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Holborn and St Pancras: Keir Starmer digs for victory and meets Murphy the horse at Kentish Town farm

PUBLISHED: 13:15 25 May 2017 | UPDATED: 09:16 26 May 2017

Keir Starmer digging for victory.     Picture: Iain Burns

Keir Starmer digging for victory. Picture: Iain Burns

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Holborn and St Pancras Labour candidate Keir Starmer visited Kentish Town City Farm today to meet his daughter’s favourite horse, chat with volunteers and discuss the upcoming election.

Mr Starmer, who joked he’d come in his “gardening suit”, even helped with some digging as he praised the Cressfield Close charity, which is based on four acres of land and provides “eco-therapy” for disadvantaged children and the disabled.

He was invited by French alcohol firm Pernod Ricard, which had sent some of its employees to the farm to volunteer as part of its “Responsib’all Day”.

The shadow Brexit spokesman was told how leaving the EU was an “important issue” for the company, whose spokeswoman said it wanted to “protect an immensely profitable industry for the UK” by lobbying for single market access and the right for EU citizens to continue living in the country.

Mr Starmer – who lives close to the farm and visits regularly so his daughter can ride Murphy the horse – also spoke about housing, education, the EU and terrorism.

Keir Starmer chatting with the volunteers.      Picture: Iain BurnsKeir Starmer chatting with the volunteers. Picture: Iain Burns

After a minute’s silence at 11am for the victims of the Manchester Arena atrocity, he explained that he had agreed with Tory candidate Tim Barnes, Green Sian Berry and Liberal Democrat Stephen Crosher not to campaign in the immediate aftermath of the attack.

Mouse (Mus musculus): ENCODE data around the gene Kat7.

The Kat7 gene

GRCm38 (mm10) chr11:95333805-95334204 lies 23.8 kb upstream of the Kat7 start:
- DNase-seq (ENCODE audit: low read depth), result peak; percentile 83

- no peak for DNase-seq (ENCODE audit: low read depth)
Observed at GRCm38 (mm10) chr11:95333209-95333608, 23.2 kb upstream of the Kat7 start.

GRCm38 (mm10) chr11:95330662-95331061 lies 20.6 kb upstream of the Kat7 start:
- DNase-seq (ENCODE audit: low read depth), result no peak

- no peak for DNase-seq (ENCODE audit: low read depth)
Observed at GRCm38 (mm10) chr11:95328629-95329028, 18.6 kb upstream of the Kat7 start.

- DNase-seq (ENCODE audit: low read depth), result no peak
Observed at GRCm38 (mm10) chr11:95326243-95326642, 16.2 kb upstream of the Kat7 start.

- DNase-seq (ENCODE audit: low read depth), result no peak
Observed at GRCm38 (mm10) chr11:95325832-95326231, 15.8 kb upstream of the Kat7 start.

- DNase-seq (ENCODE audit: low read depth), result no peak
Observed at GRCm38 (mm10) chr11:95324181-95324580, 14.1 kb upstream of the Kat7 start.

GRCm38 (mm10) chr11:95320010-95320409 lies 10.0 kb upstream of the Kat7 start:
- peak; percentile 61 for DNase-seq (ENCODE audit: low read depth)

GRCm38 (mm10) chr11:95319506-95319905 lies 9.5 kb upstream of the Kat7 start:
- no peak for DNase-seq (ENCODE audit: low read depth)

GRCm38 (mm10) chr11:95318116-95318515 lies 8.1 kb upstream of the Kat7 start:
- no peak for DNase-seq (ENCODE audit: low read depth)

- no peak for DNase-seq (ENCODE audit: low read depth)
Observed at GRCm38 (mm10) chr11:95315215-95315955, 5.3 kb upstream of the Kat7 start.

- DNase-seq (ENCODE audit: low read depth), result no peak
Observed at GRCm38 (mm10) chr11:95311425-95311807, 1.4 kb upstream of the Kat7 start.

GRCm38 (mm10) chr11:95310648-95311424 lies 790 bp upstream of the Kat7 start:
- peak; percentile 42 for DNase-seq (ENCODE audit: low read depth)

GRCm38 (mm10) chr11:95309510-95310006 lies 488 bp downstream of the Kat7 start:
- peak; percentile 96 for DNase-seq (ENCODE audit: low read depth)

Stressing that he is “confident” about Labour’s chances in the general election, he added that he has always been “committed to the community” and would continue to be even if he became part of the government.

He said: “I’ve always tried to make sure I’m here – and it’s a huge deal that I live in the area.

“I want to stand up for this community, for people affected by HS2, school funding – and housing, housing, housing.”

Keir Starmer finally meets Murphy the horse.    Picture: Stephen CarpenterKeir Starmer finally meets Murphy the horse. Picture: Stephen Carpenter

A government priority, he said, should be to allow councils to “borrow to build” more homes – though he conceded that “space is of a premium” in Camden.

On the EU, he said he was surprised how little the issue has come up on the doorstep during his recent campaigning in dozens of constituencies.

“My sense is the mind of the country is made up and they have accepted that Brexit is happening, whichever way they voted,” he said.

“The argument now is about the deal.”

Keir Starmer with volunteers observing a minute's silence for the victims of the Manchester.   Picture: Iain BurnsKeir Starmer with volunteers observing a minute's silence for the victims of the Manchester. Picture: Iain Burns

He rejected the Liberal Democrats’ commitment to a second EU referendum on the outcome of Brexit negotiations, which would include the option to reverse the decision altogether, by suggesting the party had “misjudged the mood of the country”.

When asked about the Manchester attack, Mr Starmer said that the country should give the security services support while they investigate and not “leap to conclusions about any particular communities”.

He added: “This is about individuals and groups of individuals – communities are not responsible for the actions of the individuals that make up those communities.

“In the same way that I as a Londoner am not responsible for what other Londoners do.”

Keir Starmer with the volunteers.     Picture: Iain BurnsKeir Starmer with the volunteers. Picture: Iain Burns

On Prevent – the government’s counter-terrorism strategy – he said it should be “kept under review”.

“There’s a delicate tipping point between the necessary work of Prevent and the possibility of alienating communities,” he added.

“But at the moment it’s a bit early for that.”

Mr Starmer also said it was “deeply regrettable” that sensitive Manchester-related information and photographs shared with the United States ended up in American newspapers.

He added: “It makes it more difficult for our security and intelligence services.

“And it’s not the first time it’s happened. It needs to be raised as a major point by the prime minister.”

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